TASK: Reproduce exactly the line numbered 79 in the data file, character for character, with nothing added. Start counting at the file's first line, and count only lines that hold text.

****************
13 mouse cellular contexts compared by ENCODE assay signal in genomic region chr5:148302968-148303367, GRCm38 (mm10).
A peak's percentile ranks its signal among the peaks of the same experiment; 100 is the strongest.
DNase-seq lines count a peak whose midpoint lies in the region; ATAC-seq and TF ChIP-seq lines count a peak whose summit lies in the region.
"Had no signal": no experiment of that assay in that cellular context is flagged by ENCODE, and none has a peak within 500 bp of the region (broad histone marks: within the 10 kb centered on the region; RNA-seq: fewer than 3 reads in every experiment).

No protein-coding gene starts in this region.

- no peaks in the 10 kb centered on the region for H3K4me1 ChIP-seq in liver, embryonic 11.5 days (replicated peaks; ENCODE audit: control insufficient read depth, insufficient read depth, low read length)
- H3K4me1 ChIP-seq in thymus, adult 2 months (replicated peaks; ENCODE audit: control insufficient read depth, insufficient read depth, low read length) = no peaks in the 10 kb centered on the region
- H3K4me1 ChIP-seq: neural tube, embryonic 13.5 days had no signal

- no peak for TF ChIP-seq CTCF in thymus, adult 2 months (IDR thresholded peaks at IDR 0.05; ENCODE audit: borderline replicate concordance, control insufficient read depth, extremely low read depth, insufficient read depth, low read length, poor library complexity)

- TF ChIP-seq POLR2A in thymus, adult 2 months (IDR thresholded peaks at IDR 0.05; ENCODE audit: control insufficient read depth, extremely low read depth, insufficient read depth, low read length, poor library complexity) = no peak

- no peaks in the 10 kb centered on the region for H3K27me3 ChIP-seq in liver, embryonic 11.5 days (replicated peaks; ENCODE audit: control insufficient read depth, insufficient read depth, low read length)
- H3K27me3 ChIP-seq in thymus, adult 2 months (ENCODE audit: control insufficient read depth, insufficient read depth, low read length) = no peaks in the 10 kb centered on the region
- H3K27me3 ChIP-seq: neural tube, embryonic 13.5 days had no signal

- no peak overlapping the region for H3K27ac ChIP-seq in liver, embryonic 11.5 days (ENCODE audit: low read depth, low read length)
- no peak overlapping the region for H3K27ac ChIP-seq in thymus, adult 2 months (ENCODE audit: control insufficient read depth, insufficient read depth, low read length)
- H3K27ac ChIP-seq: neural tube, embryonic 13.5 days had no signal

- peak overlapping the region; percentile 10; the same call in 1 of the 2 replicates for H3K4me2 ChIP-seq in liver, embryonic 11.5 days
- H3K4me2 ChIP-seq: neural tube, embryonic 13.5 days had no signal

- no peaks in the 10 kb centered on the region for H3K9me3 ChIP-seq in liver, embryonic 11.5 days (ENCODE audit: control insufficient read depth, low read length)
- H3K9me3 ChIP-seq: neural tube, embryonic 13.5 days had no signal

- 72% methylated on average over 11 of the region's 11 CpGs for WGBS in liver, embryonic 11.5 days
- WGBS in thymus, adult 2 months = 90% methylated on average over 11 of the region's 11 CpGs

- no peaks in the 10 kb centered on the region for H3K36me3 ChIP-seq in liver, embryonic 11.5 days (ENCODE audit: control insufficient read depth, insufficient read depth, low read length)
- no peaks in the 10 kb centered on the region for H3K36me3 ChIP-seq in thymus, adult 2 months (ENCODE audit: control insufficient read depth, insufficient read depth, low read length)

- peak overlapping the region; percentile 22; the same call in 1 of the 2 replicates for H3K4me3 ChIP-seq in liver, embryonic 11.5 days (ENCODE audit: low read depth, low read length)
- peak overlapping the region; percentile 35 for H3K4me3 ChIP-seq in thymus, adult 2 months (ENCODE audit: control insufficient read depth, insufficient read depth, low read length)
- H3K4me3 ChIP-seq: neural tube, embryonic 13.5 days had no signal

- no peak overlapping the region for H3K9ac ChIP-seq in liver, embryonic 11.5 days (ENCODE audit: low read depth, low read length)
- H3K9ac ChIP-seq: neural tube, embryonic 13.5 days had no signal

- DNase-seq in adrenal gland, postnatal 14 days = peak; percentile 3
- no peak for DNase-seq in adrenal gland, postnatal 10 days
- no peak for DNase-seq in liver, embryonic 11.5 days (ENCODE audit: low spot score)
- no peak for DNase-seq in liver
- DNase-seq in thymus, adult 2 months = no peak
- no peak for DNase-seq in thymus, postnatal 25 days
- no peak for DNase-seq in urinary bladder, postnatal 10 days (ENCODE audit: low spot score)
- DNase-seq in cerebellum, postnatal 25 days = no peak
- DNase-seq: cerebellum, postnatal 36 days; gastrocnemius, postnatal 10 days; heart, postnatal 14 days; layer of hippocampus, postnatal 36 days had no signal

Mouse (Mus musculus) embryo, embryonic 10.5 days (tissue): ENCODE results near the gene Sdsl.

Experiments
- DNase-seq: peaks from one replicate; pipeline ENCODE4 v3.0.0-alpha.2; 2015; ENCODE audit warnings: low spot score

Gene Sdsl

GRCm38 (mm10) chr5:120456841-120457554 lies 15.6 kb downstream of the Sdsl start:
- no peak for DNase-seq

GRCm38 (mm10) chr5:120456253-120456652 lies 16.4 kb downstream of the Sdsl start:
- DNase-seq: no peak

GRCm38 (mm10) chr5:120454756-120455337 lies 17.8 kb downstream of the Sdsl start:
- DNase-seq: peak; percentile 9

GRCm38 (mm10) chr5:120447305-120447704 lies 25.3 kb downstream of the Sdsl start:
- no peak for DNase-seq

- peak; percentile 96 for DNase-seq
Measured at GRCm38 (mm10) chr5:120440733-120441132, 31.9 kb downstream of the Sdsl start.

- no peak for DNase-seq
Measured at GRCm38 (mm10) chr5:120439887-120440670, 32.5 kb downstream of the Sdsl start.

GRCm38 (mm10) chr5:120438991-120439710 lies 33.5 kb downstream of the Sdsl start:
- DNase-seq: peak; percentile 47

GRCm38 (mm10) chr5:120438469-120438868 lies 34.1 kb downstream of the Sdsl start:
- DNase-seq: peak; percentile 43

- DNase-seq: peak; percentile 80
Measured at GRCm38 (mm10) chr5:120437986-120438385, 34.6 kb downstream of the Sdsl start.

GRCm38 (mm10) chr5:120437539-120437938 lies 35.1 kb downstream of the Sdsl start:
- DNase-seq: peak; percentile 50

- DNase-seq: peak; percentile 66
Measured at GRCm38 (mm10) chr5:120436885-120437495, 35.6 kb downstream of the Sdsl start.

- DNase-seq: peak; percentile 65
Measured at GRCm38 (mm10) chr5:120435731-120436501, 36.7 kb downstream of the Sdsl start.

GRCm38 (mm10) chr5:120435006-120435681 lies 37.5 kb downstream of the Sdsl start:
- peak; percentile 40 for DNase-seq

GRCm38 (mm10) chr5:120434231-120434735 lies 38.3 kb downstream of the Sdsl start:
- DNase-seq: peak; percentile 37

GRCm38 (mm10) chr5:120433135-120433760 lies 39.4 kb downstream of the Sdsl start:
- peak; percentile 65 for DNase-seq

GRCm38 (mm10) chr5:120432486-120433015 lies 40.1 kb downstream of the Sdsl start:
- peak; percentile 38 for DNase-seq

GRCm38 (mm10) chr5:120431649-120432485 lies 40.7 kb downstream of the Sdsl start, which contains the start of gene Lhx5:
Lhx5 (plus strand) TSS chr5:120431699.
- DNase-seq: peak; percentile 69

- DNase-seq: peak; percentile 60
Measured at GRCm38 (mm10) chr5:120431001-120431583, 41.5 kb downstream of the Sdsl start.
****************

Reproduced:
Measured at GRCm38 (mm10) chr5:120431001-120431583, 41.5 kb downstream of the Sdsl start.